I saw a tweet the other day that said something like "I hope I can put the 6 hours a day I spend watching the news about the U.S. destroying itself on my annual review."
Amen to that. I know that this is a first world/academic world problem, and it's insignificant in the face of what Charlottesville has suffered and what continues to happen throughout the country, but it's a problem nonetheless.
How do we keep calm and carry on, as the Brits say, when there's a fresh !@#$show every time we open our laptops? How can we develop consecutive thoughts about research when the country is being run on the reality show principle that every day is an escalation of the worst of the day before? When Nazis are back and racism is horrifyingly endemic? I might be ripped apart for saying this, but we were making progress on racism. Obama did give us a sense of hope. Now the president endorses white supremacy, and the Congress does nothing? Is this the United States?
And what if we are horrified by what's happening but express ourselves incorrectly? For example, Tina Fey did a sketch recently about eating sheet cake to drown out stress or to satirize people's desires to turn away rather than to protest. I didn't think it was hilarious but thought it was okay--until social media tore her a new one, pointing out the parallels to Marie Antoinette, branding her with the most heinous of insults--"liberal" and "neoliberal" and "racist"--and generally taking her down.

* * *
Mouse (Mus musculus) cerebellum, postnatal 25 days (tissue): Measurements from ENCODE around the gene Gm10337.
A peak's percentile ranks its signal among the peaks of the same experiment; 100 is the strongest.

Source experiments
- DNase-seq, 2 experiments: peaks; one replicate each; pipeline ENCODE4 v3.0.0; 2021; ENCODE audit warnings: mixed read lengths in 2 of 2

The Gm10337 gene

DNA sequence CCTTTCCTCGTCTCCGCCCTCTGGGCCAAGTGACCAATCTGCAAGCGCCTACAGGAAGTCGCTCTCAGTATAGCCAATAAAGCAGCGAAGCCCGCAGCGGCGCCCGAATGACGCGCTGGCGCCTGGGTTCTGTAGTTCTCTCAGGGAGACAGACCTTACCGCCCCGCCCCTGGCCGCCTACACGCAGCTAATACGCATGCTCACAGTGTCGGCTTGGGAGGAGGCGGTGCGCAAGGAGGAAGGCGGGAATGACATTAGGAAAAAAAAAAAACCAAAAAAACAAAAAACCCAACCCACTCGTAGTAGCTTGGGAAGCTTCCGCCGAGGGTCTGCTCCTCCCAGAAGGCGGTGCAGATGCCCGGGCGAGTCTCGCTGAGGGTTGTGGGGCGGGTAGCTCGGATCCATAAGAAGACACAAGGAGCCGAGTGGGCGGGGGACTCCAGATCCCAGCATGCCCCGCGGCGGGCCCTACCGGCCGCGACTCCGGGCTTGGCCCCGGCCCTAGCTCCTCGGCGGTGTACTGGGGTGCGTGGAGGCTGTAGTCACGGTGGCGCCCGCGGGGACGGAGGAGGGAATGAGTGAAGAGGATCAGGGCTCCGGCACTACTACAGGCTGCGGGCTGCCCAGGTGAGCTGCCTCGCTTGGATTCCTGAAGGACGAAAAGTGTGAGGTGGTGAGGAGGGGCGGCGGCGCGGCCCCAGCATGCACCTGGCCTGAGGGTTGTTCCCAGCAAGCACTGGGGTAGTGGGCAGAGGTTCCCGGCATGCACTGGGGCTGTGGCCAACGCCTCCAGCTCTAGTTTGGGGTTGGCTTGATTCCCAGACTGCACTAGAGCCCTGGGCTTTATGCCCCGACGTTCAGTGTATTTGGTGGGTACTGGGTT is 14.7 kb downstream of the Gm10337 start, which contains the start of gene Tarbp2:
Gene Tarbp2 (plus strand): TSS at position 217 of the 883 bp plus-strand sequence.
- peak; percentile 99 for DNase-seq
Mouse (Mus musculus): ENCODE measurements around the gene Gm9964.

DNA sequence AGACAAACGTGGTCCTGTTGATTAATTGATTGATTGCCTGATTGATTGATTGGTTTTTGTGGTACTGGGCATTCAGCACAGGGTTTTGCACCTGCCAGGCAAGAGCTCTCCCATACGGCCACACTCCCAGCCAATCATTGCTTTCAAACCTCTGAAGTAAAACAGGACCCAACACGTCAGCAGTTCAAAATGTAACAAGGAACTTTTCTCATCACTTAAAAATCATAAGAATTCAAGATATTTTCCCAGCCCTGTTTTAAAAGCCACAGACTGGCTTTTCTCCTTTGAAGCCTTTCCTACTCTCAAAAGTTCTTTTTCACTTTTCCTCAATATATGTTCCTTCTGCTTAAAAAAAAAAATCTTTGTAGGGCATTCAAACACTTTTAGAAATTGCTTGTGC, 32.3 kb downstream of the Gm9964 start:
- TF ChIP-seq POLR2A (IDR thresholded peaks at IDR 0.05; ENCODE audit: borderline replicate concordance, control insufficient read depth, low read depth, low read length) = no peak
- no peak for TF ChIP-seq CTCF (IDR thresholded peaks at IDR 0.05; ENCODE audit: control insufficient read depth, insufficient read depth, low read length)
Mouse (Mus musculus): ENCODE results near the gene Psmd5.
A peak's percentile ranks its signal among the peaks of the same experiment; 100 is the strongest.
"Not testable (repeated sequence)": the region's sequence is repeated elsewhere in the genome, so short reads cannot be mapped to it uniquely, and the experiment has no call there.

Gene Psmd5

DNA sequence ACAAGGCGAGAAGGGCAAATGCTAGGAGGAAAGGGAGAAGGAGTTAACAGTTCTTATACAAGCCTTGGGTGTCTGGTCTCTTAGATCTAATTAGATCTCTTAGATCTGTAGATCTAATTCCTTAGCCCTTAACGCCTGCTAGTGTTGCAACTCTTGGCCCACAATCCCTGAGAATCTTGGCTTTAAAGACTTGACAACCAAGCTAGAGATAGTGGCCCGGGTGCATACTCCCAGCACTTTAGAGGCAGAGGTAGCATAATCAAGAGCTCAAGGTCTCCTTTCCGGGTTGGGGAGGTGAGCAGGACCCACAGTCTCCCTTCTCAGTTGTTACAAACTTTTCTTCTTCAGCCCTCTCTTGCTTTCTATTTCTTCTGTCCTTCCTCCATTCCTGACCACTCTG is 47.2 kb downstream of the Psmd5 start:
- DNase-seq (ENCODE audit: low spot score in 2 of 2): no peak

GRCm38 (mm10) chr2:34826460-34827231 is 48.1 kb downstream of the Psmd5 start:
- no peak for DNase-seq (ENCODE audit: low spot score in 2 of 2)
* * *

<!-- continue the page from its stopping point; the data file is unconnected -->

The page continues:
It feels disloyal or traitorous, somehow, to write about something other than the events that are happening around us. About the only non-news things on Twitter, for example, are those that are put out by twitterbots, which would churn out tweets if the sky was falling, which it kind of is.
If we need to write about our actual research, we seem unfeeling or uncaring (we're not). Ditto for teaching, with each fresh tragedy appropriately bringing with it a "syllabus" to teach resistance to the Nazis. Yet we have obligations that demand other kind of content, and we have to consider that, too, don't we?
I have research-related posts and writing that I want to do, but I keep thinking I'll wait for the !@#$show to end or at least die down. Like the never-ending heat this summer, though, it never does.